WASHINGTON, D.C.—The rate of partial nephrectomy (PN) performed on patients with renal cell carcinoma (RCC) has increased nearly fourfold from 1998 to 2007 in the United States, but it is still underused, researchers reported at the American Urological Association 2011 annual meeting.

Using data from the Nationwide Inpatient Sample database, Maxine Sun, PhD, of the University of Montreal Health Center, and colleagues analyzed data from 48,321 men with non-metastatic renal cell carcinoma (RCC). PN was performed on 8,551 patients (18%). Results showed that the PN rate increased significantly from 7% in 1998 to 26% in 2007. Patients treated with PN were on average younger than patients who underwent radical nephrectomy (RN) and had a lower baseline Charlson Comorbidity Index. A higher proportion of PN patients than RN patients were treated at academic centers (69% vs. 52%).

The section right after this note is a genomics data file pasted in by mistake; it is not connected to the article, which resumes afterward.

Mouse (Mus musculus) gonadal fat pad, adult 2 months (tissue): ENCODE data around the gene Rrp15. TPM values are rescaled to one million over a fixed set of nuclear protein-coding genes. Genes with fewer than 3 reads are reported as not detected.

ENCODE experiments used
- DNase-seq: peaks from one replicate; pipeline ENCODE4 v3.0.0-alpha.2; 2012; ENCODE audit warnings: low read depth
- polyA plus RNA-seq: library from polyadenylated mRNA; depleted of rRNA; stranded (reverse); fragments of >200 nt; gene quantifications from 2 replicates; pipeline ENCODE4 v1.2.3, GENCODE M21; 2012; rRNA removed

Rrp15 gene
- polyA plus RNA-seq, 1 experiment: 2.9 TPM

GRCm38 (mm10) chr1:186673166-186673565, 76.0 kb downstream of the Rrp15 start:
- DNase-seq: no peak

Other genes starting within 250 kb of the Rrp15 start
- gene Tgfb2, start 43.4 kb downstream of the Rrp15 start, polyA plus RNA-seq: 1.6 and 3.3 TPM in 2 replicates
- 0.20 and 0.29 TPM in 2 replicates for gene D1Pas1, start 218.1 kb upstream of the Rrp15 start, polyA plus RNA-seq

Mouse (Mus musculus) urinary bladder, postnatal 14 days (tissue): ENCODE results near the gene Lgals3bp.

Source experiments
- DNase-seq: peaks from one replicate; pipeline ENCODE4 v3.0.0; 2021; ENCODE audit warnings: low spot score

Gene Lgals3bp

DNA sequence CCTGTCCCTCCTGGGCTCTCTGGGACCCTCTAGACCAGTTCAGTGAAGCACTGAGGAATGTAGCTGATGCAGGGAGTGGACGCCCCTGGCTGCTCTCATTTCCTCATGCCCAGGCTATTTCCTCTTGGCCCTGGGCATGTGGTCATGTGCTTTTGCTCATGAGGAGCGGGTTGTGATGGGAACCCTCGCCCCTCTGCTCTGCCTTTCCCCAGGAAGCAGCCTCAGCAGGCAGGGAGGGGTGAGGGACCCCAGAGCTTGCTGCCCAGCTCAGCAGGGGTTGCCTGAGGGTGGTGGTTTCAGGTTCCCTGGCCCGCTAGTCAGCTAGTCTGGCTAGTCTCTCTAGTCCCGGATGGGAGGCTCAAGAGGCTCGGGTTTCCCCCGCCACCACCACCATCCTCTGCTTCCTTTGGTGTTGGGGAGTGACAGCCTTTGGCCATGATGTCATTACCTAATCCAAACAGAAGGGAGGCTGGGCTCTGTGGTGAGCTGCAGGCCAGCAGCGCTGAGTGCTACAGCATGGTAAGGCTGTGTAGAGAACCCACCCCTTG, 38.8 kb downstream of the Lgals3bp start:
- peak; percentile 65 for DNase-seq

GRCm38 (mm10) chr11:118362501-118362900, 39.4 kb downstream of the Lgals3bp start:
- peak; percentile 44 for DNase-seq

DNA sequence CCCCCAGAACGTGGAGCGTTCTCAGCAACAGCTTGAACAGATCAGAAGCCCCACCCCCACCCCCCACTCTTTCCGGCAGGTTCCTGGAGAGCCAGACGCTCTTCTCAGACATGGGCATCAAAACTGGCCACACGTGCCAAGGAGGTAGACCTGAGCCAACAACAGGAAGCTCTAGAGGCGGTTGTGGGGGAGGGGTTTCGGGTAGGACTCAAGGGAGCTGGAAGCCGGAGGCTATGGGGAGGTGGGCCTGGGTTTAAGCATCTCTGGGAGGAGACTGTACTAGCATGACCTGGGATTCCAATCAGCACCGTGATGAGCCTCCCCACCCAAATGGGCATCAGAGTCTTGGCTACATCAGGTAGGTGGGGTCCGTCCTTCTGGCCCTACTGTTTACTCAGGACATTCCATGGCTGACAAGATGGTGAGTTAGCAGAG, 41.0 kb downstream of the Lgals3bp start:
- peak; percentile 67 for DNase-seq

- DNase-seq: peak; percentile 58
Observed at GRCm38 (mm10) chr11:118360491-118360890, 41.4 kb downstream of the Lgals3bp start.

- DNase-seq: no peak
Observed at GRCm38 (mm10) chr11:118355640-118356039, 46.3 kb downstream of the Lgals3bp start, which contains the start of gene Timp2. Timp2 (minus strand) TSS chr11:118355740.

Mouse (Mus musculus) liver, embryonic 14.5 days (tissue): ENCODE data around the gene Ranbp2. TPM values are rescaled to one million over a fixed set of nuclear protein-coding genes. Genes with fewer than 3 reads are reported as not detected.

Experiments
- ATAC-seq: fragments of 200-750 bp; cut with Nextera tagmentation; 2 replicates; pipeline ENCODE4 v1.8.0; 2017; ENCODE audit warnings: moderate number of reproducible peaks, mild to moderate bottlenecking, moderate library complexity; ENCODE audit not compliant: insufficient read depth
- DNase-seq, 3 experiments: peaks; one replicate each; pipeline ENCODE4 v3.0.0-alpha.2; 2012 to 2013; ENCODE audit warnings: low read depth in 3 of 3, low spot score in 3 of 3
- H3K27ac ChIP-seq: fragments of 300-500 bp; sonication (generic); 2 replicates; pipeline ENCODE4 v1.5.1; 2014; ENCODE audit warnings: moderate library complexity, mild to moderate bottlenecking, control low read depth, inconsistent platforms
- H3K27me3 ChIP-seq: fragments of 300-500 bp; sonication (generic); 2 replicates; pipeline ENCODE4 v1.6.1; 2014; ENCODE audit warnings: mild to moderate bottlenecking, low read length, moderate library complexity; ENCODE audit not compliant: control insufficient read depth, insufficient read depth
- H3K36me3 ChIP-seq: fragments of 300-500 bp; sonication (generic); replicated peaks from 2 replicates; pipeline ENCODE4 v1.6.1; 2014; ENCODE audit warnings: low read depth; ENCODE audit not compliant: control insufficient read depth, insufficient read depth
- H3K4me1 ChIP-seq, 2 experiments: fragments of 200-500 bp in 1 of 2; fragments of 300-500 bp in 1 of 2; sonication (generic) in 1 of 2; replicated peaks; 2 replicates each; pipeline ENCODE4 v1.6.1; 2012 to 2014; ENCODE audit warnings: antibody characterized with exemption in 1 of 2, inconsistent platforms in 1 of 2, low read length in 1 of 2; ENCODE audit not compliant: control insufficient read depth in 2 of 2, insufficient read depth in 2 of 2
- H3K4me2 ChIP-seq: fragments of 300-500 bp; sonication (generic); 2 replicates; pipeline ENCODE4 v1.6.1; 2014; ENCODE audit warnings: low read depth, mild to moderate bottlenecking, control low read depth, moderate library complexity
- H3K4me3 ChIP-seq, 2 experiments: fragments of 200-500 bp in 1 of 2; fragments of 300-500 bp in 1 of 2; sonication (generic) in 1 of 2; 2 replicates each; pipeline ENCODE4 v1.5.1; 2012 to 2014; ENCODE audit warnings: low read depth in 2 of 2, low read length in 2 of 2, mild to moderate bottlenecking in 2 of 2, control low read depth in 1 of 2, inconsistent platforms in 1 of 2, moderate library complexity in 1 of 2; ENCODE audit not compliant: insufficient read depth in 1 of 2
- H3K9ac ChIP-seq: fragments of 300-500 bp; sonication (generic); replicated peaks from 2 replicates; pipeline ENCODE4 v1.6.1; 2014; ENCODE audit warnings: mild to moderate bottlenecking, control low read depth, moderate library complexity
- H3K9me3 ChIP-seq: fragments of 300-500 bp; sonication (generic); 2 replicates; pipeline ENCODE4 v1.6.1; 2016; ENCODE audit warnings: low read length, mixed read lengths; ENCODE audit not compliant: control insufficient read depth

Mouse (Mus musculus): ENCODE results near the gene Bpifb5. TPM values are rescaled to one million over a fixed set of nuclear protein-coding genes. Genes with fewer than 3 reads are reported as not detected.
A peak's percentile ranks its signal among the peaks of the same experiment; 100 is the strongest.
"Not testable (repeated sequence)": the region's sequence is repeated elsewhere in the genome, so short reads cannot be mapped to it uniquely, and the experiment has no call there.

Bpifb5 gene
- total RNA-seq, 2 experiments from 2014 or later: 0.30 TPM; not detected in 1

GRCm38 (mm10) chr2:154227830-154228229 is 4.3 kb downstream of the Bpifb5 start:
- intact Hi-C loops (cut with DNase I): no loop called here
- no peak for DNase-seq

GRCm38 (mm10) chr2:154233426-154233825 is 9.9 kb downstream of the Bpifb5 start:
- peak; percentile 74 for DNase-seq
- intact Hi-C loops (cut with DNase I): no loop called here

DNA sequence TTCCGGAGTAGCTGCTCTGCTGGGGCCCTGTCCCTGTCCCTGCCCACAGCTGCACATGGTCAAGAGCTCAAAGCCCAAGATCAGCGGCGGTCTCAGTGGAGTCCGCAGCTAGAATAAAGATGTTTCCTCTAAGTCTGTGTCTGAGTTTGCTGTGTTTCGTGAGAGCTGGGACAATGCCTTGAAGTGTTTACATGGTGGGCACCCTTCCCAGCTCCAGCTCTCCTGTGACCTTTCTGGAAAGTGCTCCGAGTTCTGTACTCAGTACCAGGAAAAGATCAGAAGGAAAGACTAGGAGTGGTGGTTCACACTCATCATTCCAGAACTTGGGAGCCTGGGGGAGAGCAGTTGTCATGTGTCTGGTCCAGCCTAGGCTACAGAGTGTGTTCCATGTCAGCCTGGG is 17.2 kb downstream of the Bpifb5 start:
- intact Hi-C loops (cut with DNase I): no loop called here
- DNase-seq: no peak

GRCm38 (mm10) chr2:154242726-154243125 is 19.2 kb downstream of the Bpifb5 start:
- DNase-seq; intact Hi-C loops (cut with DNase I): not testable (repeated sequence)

After adjusting for potential confounders, octogenarians were half as likely to undergo PN as younger patients. PN was 7% less likely to be performed on women than men, and 11% less likely to be performed on Hispanics than white patients. Compared with teaching hospitals with a low caseload, teaching hospitals with a high caseload were 54% more likely to perform PN. Non-teaching hospitals were 38% less likely to perform PN.

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